Metadata: data that provides information about other data    (http://www.merriam-webster.com/dictionary/metadata)

That term has always struck me as funny, even as a computer/data scientist.  Data about data.  I get it, you get it, straight forward.

Ever thought of a meta-career?   For instance, I’m a meta-software developer.  (yes, I absolutely made that up to illustrate).  My career has been as a software developer.  I write code of all shapes and sizes: different languages, operating systems, databases and corporate industries.  It really doesn’t matter, as long as I get to solve a problem for myself or someone who pays the bills.   Software can accomplish some pretty amazing things.  When you make a break through, it can be really exciting.  When you do something no one else in the world can do, that’s a heck of an accomplishment.  There have been plenty of amazing experiences for me in my development journey.  An old boss and I were hacking away on a new product, testing some new theories on PCAP data retrieval, and BAM! It worked!   From the ether (-net, ha!), we extracted previously seen network data via a new REST API.  Amazing!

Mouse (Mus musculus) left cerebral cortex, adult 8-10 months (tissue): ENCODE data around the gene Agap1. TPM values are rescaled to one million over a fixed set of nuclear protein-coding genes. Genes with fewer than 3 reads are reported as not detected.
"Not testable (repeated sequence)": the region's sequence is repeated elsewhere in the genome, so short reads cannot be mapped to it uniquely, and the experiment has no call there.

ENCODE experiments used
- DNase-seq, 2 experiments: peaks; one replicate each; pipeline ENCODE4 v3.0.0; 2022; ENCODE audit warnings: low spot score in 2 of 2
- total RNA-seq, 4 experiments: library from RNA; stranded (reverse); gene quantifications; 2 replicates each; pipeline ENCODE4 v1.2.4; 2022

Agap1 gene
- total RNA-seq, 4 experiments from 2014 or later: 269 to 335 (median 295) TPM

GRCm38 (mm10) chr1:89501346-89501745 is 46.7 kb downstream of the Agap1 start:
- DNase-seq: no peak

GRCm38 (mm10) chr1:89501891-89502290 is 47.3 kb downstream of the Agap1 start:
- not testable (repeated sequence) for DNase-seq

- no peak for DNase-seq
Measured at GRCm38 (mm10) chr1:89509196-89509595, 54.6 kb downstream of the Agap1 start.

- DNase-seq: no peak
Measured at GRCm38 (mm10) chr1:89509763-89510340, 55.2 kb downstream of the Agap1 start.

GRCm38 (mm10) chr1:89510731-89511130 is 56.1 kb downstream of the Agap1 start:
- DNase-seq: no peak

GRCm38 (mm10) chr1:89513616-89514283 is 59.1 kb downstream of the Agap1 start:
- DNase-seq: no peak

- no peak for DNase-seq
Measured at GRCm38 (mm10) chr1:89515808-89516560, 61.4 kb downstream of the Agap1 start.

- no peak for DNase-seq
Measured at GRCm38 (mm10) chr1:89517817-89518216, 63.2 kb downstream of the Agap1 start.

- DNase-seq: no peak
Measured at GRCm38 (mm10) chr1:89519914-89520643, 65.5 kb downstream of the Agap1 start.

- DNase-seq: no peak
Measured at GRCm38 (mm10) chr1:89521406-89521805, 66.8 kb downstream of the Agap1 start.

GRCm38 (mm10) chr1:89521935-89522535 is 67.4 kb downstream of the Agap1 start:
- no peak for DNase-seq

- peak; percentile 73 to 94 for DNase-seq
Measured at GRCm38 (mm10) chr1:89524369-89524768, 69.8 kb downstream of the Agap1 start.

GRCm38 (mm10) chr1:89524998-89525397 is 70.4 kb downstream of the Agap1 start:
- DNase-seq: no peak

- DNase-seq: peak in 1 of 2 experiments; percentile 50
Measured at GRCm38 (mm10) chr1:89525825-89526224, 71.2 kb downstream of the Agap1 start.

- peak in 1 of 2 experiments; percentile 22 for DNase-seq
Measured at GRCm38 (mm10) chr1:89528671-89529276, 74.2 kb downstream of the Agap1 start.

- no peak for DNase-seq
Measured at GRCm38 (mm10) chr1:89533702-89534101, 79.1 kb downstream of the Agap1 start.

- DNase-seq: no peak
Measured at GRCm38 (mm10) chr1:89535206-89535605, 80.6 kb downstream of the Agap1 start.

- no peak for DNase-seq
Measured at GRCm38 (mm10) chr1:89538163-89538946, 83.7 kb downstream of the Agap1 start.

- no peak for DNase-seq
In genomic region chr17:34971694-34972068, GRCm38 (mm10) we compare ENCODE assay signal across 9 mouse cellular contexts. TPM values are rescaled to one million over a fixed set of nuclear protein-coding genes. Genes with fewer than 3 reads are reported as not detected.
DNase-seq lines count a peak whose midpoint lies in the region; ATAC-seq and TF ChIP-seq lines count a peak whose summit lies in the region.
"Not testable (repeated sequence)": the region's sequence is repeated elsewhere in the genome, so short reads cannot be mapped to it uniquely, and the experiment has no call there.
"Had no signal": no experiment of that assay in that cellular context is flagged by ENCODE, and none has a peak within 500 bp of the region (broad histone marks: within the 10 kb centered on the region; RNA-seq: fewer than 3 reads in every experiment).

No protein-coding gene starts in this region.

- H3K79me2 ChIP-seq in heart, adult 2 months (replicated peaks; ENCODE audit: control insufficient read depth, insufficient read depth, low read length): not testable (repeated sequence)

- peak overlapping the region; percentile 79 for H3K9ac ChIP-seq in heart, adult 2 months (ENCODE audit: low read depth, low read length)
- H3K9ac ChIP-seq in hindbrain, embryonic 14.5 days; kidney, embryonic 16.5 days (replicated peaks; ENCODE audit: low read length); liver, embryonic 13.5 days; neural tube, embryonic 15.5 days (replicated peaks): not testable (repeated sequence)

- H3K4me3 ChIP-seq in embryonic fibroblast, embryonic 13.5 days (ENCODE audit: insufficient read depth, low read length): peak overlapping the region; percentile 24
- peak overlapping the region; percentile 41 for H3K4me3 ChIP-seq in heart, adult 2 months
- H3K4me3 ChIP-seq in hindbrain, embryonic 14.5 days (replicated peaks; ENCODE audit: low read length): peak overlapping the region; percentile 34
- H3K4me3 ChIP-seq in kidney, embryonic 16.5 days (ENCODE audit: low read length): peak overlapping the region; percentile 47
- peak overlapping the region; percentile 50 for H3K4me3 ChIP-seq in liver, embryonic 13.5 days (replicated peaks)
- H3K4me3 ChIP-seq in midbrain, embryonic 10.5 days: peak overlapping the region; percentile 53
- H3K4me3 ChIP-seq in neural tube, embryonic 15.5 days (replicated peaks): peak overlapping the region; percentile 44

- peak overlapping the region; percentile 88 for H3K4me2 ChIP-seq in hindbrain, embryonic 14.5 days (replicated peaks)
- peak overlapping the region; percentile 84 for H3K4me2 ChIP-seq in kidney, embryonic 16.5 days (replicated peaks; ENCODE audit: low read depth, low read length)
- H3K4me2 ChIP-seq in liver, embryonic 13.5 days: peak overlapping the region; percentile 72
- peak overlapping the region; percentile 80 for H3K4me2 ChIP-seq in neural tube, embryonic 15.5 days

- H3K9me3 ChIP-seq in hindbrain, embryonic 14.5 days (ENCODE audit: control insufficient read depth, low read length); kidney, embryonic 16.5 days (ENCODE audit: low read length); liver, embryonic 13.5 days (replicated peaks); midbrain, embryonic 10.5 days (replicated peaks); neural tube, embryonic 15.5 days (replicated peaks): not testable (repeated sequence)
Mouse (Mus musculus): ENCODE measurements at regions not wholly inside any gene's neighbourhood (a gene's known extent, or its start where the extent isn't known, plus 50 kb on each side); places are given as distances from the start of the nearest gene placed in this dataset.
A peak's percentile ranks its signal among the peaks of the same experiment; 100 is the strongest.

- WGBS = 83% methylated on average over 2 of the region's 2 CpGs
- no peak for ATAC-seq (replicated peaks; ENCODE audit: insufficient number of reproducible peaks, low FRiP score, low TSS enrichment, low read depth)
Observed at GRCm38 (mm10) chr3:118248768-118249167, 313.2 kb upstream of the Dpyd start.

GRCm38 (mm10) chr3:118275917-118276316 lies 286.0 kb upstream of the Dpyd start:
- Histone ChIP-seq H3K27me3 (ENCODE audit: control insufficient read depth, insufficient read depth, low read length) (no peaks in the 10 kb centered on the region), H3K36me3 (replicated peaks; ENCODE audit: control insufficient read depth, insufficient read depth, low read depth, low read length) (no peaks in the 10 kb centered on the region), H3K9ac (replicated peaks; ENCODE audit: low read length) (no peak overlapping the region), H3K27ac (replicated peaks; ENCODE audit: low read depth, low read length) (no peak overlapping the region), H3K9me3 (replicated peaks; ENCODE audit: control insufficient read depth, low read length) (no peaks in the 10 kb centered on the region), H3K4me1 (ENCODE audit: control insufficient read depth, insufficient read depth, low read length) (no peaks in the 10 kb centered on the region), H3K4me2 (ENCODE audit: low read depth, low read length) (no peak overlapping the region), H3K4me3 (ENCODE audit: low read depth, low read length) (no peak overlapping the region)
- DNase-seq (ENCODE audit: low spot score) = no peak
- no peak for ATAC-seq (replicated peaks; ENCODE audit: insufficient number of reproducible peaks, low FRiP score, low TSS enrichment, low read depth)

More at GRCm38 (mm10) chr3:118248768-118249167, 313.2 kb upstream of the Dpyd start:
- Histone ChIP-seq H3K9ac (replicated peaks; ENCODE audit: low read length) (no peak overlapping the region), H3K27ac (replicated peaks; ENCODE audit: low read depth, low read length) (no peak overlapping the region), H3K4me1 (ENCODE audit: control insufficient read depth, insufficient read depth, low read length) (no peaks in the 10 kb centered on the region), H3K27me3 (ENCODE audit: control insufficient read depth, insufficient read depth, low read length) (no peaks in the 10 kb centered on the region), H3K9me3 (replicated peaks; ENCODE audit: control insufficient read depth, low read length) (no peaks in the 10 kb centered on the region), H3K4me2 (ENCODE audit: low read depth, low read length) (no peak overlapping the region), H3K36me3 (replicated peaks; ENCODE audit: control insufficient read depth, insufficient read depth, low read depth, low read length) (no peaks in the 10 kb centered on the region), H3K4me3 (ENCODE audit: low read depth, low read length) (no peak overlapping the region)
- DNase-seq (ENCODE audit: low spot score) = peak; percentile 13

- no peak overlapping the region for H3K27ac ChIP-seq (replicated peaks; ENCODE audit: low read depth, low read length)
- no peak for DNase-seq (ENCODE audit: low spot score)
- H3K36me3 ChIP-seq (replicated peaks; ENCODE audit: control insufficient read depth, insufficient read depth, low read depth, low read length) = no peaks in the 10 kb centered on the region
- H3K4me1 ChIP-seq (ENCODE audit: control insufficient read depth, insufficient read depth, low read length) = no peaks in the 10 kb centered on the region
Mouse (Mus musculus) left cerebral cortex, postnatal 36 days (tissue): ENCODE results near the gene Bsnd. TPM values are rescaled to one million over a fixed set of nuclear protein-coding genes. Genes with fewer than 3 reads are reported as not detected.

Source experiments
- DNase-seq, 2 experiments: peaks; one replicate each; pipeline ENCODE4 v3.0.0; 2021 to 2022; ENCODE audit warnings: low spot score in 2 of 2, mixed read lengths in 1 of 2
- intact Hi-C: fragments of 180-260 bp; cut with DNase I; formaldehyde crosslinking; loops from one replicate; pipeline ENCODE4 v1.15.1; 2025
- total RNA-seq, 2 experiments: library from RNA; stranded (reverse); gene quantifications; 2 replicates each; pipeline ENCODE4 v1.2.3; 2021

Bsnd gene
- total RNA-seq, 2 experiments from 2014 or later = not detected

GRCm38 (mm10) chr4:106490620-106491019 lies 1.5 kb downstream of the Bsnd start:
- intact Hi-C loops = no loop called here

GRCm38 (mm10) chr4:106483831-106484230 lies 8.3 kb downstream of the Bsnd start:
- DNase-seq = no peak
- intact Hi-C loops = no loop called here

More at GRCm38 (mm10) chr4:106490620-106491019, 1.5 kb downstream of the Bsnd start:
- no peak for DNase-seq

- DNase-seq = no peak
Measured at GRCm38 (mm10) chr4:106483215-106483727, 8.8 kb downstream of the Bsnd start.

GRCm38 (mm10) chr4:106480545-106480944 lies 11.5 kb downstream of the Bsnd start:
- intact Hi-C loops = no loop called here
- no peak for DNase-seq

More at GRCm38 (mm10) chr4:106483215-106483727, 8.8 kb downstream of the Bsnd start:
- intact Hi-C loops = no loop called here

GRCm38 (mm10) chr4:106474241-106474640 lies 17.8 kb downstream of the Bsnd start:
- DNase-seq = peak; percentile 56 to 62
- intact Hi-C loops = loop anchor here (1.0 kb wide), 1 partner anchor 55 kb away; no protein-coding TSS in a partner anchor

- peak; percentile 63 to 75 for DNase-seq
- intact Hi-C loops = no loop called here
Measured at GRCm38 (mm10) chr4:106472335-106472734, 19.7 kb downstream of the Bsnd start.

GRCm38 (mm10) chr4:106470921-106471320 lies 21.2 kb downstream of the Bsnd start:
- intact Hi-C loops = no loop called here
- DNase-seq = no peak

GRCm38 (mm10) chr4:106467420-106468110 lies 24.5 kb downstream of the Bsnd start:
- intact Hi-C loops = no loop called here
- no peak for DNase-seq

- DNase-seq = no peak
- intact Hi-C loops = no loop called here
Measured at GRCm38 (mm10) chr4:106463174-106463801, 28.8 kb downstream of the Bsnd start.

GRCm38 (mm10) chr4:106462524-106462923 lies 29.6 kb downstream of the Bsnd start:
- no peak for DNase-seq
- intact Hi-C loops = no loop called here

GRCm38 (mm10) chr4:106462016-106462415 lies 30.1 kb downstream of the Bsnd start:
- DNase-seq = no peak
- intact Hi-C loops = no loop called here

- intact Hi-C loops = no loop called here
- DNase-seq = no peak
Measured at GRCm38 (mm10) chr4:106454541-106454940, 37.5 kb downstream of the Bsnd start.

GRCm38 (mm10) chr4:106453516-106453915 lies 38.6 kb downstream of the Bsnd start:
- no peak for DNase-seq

Now, I’m working on something else. I’m always working on improving my technical skills, but now, I am branching out and working on my meta-technical skills.  These are not necessarily development practices, but really figuring out how to teach others and share knowledge I’ve learned.  I’m developing my developing skills.  That kind of sounds meta to me.

There are dozens of very specific areas in the software development practice that I’m working on articles, books and blog posts about.  To name a few:

  • Cloud computing
  • Application and data scaling
  • Data analysis and correlation
  • Software development transformation
  • Modern development practices
  • Devops (defined by me as the practice around taking code from inception to production in an automated way)

These are skills, tools and techniques to make developers better developers.  To make them more effective.  To save you time and resources.

At some point, one can become an expert ‘about’ the career they have chosen.  A developer can always learn new algorithms, languages and technique.  Those new pieces of knowledge continue to cement them as an expert developer.  To become a meta-developer, one needs to expand and become an expert on “being a developer”.  Teach others, learn the process and share what you think makes a good developer.

 

Cross posted at: https://www.linkedin.com/pulse/thats-so-meta-incepting-your-career-chris-fauerbach